Our Australian colleagues from Einstein-First have been awarded a grant for a ground-breaking international research collaboration on teaching and learning of Einsteinian Physics. I'm happy that our physics education team at the University of Oslo joins as a partner collaborator.
The project will be led by internationally recognised physicist Emeritus Professor David Blair who played a key role in the discovery of gravitational waves. Professor Blair is outreach program leader at the Centre of Excellence for Gravitational Wave Discovery (OzGrav-UWA).
Professor Blair said it was hoped the project would mobilise a huge team of physicists and educators at UWA, Curtin University, Australian National University, as well as five international universities, and the WA Department of Education, the Science Teachers Association, the Association of Independent Schools, Mt Lawley Senior High School and the Gravity Discovery Centre.
“We’ve already proved that kids love Einstein’s physics and are keen to learn it. Now we can work on creating a full school curriculum that teaches children about the nature of space, time and gravity right from year three all the way through their schooling,” he said.
Following a previous project that showed that it was possible and beneficial to teach the modern Einsteinian paradigm of space, time, matter, light and gravity to students as young as eight years old, this project aims to test and evaluate a seamless progression of learning modern physics through primary and secondary school.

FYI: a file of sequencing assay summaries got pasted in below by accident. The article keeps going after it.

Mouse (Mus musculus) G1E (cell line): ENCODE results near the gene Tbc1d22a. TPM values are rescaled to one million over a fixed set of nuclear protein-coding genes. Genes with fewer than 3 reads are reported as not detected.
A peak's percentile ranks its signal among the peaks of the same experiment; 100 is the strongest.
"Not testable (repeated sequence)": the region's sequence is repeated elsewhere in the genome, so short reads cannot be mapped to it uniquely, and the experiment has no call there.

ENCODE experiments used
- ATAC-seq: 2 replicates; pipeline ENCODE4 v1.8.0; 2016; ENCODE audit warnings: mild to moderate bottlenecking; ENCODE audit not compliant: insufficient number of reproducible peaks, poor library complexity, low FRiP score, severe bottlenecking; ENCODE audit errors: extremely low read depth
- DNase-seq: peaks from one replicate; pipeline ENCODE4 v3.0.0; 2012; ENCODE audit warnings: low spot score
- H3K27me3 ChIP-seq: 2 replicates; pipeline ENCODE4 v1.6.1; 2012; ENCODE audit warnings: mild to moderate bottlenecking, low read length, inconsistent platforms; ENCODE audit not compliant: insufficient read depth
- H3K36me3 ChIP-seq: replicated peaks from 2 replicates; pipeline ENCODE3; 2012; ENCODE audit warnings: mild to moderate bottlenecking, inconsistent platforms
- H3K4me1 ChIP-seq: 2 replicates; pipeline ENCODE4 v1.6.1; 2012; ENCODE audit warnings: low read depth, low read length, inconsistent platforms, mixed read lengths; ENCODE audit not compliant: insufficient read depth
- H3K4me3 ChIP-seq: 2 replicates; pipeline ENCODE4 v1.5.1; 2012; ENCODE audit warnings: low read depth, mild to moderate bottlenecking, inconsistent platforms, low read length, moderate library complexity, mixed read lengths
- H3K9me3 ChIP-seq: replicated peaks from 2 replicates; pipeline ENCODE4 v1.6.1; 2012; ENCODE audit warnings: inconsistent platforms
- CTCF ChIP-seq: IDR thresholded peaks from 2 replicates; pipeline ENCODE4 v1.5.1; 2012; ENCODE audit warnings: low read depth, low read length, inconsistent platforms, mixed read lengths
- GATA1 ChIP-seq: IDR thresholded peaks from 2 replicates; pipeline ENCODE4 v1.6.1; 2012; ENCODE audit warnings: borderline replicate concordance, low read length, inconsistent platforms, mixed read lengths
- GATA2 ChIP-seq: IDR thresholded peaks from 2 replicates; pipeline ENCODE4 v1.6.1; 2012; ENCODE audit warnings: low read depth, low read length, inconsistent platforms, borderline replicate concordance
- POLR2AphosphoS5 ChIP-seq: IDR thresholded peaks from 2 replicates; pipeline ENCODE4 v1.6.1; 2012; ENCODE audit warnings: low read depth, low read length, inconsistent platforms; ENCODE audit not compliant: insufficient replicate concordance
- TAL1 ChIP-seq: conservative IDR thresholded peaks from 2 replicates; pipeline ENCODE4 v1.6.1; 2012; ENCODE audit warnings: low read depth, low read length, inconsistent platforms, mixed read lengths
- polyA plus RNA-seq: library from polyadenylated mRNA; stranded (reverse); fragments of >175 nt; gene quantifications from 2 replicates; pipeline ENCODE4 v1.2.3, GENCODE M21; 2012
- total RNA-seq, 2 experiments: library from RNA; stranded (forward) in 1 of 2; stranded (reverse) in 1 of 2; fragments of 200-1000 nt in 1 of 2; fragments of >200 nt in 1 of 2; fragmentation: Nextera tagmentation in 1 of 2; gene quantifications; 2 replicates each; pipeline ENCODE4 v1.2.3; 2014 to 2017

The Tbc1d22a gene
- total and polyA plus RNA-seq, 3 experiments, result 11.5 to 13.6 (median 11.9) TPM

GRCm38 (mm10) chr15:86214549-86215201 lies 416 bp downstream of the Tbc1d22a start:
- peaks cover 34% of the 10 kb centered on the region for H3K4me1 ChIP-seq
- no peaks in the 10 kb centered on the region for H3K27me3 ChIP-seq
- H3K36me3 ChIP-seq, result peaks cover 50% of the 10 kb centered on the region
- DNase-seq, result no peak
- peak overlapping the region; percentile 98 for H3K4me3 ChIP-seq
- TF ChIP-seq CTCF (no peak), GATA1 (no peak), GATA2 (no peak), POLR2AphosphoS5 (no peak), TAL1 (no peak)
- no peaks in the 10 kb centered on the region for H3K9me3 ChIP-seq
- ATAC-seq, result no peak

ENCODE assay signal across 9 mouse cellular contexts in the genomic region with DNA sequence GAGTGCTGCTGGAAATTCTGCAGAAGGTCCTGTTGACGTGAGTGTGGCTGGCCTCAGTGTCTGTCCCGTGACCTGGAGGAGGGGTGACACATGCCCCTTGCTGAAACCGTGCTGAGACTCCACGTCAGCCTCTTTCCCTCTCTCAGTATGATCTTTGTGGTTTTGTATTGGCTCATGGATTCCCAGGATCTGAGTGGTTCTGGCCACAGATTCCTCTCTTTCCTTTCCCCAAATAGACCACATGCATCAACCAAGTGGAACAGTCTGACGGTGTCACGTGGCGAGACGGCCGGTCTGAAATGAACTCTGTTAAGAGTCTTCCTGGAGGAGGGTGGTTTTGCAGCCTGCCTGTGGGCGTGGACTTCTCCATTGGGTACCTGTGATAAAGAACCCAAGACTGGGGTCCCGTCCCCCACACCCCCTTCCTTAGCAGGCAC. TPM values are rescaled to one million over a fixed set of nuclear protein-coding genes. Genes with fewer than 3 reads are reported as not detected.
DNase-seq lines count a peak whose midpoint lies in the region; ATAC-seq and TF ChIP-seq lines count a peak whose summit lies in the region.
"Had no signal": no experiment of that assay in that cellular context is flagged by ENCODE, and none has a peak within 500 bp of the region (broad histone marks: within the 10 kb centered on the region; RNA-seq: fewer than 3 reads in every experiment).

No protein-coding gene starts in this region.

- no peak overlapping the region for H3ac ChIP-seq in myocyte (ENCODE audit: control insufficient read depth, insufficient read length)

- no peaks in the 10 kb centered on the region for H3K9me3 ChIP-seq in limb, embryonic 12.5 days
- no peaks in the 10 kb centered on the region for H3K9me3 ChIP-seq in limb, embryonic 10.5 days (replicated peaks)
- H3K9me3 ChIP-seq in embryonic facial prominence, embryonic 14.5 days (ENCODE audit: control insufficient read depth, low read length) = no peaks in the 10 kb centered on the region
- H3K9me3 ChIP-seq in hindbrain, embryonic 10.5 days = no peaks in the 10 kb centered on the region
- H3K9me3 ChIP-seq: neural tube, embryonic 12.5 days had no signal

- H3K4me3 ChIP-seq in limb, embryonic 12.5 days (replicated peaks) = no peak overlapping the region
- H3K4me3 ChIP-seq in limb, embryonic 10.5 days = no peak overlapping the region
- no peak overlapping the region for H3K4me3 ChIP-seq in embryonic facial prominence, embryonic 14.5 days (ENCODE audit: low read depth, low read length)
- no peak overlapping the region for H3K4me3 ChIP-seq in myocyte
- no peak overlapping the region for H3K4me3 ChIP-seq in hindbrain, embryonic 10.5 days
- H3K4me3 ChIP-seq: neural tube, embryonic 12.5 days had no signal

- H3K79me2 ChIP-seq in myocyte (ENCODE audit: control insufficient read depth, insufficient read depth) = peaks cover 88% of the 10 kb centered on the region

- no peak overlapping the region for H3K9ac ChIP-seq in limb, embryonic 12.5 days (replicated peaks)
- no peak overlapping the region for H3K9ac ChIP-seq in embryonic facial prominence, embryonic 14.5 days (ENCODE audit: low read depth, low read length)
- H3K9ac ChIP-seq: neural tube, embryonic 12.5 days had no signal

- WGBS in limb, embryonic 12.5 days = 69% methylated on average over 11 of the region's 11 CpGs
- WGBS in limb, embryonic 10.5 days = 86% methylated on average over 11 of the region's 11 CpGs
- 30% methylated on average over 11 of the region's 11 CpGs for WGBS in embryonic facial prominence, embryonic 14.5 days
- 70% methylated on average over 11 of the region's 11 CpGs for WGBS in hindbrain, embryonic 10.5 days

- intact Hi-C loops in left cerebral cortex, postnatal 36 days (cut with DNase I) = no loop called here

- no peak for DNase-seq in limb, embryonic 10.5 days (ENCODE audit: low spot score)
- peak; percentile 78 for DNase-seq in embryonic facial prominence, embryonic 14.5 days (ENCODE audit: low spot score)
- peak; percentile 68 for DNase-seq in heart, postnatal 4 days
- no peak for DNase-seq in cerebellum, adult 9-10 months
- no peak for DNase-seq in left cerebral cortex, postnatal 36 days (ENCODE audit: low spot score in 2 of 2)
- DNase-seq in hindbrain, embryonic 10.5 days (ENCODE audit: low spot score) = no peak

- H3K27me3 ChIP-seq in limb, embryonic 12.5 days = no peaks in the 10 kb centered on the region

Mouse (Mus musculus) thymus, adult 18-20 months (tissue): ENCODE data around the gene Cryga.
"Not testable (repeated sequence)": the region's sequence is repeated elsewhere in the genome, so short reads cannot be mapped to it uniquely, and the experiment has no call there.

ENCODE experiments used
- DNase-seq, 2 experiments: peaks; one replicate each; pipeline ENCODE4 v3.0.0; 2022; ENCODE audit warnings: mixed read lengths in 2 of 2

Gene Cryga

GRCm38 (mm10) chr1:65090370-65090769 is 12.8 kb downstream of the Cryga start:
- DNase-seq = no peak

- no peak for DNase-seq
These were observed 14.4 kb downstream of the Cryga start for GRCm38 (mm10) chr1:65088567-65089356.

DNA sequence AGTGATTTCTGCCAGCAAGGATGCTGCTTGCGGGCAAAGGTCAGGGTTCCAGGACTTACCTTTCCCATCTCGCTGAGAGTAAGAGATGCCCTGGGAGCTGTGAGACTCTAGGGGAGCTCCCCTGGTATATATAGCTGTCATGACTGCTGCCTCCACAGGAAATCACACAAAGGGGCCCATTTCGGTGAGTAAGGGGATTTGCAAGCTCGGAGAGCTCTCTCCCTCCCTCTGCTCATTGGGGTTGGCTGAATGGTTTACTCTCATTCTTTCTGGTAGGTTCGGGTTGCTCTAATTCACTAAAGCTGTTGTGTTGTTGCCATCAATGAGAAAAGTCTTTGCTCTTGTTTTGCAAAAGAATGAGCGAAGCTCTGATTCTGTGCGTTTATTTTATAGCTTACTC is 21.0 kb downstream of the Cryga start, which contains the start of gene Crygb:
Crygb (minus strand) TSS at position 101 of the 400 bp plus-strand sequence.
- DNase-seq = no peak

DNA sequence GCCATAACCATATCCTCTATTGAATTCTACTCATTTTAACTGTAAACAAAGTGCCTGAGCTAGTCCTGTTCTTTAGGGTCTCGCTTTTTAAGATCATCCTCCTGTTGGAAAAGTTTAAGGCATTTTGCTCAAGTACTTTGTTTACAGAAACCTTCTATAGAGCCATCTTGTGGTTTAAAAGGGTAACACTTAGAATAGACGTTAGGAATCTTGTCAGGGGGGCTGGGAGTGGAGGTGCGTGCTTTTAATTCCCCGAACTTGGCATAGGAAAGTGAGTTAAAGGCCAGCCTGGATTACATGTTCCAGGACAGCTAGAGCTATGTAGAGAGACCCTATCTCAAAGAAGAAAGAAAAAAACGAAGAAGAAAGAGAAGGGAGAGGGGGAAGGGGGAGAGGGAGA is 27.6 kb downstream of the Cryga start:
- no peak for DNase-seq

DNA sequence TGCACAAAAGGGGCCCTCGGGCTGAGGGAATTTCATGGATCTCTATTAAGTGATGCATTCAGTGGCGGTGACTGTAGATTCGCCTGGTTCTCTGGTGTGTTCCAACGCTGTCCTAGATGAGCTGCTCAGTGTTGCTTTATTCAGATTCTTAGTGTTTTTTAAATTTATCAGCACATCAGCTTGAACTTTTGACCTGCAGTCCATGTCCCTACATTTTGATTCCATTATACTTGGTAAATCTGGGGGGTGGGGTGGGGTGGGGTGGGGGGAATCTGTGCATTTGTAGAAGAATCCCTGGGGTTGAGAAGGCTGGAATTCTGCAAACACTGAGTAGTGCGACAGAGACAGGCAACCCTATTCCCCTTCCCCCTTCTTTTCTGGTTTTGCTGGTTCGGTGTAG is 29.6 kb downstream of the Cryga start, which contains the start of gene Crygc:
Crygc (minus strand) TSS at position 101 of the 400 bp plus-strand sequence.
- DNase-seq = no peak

It will sequence, integrate and test research-informed teaching and learning materials, and assessment instruments developed through a seven-nation collaboration involving the US, Norway, Germany, Scotland, South Korea and China.
Research across 24 schools will be reviewed by a panel comprising members of professional organisations and curriculum authorities, and learning resources will be widely disseminated, with view to worldwide introduction of Einsteinian science at school.
Partner organisations are providing $560,000 cash and $4.38 million in-kind and include WA’s Gravity Discovery Centre Foundation, Department of Education, Association of Independent Schools of WA, Science Teachers Association of WA, Mount Lawley Senior High School, ANU, University of Oslo, Seoul National University, University of Hildesheim in Germany, University of Glasgow and Beijing Normal University.